Currently, the Greater Portland, Maine area is experiencing a significant shortage in both subsidized rental housing and moderately priced, market-rate rental housing. According to Erin MacLean, the problem is that even with heightened demand, historically low interest rates, and historically high rents, developers are finding that new, market-rate housing is too expensive to build in Portland. The lack of moderately priced housing has affected local business owners as well, who report they are finding it difficult to hire workers in the $8 to $15 range. Their efforts to recruit and retain workers place an upward pressure on wages, which can act as a deterrent to economic growth. In this article, MacLean discusses the circumstances that have led to Portland’s current shortage in rental housing and concludes with a discussion about reducing the costs of construction. She strongly urges local officials to help control costs, and suggests that communities with a clear vision and sensible permitting processes will be more successful in attracting the type of development they desire.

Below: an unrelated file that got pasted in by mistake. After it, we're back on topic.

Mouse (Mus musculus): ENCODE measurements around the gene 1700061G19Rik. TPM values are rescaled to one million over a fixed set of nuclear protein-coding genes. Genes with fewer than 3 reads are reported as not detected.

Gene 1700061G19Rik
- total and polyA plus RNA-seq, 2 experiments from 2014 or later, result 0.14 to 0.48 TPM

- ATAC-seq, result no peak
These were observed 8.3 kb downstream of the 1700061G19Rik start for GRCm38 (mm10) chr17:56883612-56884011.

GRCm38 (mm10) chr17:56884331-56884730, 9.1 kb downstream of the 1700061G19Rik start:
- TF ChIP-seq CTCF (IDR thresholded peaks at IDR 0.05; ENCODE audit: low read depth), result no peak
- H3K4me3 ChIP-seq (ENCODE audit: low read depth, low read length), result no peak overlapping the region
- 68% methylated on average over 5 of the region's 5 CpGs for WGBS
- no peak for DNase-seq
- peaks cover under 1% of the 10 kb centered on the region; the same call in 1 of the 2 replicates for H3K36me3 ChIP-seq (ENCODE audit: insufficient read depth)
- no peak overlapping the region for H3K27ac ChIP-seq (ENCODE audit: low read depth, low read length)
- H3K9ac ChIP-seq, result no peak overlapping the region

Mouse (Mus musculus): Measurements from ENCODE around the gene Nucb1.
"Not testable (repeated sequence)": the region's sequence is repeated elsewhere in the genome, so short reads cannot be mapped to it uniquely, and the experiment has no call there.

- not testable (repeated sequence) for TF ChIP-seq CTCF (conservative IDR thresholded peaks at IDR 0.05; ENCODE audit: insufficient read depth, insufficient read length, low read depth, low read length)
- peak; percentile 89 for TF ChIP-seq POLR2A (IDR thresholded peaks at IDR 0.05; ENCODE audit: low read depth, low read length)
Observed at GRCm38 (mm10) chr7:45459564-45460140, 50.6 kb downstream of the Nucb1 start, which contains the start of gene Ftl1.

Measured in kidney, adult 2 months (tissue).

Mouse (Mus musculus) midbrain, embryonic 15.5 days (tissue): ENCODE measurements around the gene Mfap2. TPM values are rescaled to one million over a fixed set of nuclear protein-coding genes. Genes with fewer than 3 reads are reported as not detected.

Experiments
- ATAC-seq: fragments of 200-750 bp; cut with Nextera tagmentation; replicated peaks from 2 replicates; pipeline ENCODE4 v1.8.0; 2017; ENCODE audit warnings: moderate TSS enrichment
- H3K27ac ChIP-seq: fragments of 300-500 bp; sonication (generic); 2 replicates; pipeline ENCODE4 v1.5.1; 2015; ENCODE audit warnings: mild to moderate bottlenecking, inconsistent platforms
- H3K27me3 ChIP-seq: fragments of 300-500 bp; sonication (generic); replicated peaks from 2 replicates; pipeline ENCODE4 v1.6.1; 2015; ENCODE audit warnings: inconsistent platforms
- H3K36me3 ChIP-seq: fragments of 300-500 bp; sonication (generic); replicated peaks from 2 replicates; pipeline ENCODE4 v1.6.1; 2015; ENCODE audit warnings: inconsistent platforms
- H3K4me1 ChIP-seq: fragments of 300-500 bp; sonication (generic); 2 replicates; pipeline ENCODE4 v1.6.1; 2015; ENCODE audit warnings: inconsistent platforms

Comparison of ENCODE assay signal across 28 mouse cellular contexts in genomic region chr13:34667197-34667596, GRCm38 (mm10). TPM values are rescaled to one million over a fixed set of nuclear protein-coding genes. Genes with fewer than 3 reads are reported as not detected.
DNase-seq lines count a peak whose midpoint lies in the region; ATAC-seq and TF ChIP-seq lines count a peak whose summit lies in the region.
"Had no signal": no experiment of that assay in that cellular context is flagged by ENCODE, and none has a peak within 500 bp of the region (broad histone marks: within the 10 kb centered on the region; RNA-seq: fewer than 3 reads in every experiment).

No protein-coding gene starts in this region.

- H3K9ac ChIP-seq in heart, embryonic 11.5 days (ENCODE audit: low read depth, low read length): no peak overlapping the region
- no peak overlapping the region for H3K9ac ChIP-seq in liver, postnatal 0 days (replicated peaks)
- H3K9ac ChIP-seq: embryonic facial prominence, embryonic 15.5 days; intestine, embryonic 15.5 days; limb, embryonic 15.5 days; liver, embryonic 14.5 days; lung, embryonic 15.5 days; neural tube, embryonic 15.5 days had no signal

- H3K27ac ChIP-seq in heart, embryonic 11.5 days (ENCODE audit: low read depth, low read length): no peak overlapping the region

MacLean, Erin. "The Importance of Moderately Priced Rental Housing to Continued Economic Growth (Or, Portland’s Rental Housing Plight)." Maine Policy Review 8.1 (1999) : 44 -49, http://digitalcommons.library.umaine.edu/mpr/vol8/iss1/6.